Jerzy (Jurek) KocikSouthern Illinois University | Looking through the Apollonian WindowThe whole world seems to reflect itself in the Apollonian window — a special fractal design of circles. One can find there Pythagorean triples, intriguing integer recurrence sequences, pieces of sacred geometry (including Golden Ratio, Vesica Pisces, and pi), and puzzle-like rearrangements of circles with surprising properties. And even traces of Dirac scissors trick.www.math.siu.edu/kocik/jkocik.htm | Saturday PM | ||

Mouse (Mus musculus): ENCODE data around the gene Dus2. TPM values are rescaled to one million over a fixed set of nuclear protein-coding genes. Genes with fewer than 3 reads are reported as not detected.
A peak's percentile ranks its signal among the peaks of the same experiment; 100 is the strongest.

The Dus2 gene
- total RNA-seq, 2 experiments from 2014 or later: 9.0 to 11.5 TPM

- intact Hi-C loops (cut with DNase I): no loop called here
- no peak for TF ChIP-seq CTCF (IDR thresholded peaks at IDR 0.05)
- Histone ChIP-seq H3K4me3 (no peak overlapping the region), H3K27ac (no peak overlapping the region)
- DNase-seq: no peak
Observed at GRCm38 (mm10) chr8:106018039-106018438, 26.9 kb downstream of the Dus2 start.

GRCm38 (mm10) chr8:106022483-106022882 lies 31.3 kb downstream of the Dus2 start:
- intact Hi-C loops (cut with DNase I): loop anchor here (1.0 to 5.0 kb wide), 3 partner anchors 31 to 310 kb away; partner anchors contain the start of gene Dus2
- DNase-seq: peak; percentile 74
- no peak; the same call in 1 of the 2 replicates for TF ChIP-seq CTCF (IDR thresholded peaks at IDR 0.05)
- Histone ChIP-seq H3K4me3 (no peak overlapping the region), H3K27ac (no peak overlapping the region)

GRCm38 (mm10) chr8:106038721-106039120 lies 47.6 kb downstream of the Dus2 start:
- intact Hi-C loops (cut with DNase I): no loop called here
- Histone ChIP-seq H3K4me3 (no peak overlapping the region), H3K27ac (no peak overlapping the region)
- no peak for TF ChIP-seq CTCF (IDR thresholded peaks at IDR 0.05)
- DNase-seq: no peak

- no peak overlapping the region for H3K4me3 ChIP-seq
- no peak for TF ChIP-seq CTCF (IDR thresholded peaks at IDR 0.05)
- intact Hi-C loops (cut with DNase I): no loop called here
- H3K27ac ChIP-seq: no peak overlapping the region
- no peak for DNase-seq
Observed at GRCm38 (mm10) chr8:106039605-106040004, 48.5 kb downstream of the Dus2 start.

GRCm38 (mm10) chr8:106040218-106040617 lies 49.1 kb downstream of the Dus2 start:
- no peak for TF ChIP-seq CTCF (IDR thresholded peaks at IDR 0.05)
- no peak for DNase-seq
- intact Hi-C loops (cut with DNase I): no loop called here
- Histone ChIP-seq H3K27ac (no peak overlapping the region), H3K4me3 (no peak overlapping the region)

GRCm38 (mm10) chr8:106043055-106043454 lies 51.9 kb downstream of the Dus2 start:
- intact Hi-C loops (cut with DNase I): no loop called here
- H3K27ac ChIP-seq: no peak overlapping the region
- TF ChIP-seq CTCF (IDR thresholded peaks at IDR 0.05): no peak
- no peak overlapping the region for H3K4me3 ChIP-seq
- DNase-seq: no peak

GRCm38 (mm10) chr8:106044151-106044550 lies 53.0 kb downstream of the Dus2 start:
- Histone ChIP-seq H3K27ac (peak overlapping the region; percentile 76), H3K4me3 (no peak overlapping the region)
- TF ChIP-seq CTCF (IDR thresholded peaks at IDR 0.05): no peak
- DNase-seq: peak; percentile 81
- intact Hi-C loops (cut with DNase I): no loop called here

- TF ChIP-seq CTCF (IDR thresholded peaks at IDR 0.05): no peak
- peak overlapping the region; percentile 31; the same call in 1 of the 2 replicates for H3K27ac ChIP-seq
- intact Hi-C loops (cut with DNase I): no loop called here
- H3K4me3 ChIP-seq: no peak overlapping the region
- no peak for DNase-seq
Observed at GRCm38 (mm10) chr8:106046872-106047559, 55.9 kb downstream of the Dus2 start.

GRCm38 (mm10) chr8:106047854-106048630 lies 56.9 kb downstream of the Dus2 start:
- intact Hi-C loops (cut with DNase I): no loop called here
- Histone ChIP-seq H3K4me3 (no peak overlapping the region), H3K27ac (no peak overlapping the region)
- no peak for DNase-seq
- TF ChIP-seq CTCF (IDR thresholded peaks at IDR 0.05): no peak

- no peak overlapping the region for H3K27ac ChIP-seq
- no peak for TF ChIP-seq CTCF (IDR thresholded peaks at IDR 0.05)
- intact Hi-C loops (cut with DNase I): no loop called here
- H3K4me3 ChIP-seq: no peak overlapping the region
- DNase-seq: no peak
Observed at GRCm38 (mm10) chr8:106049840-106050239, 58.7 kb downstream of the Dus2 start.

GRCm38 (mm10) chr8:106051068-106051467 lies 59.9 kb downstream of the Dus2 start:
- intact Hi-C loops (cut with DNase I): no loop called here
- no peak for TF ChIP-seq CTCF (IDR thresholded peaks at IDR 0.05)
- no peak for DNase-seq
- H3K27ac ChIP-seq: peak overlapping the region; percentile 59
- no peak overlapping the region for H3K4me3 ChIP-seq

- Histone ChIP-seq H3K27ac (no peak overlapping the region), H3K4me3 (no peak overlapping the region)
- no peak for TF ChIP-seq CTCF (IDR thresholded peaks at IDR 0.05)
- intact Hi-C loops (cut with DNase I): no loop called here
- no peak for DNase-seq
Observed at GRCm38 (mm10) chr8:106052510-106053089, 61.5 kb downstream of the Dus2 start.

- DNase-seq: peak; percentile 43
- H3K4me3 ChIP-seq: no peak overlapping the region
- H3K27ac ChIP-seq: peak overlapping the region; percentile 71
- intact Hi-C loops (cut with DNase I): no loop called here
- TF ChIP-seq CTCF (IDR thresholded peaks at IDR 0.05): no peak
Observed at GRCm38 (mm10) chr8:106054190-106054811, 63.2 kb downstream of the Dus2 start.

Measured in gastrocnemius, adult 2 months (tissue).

Yoshiyuki KotaniTokyo University of Agriculture and Technology | The same puzzles which are seemingly differentWe sometimes find a puzzle is completely equivalent or similar in logic or mathematics to another puzzle. We sometimes transform some puzzle to totally different one in shape. There are such pairs of puzzles in all types, which are mathematical, logical, mechanical, or of their combination. They have the same logical internal structure, which can be enjoyed to study. I show a few pair of such puzzles, some are my original ones, and some are well known. There are four topics: (1)Batting order problems of baseball, (2) Square Filling Puzzles, (3) Sliding Puzzles and Ring Puzzles, and (4) A Digit Filling Puzzle. | (TBA) | ||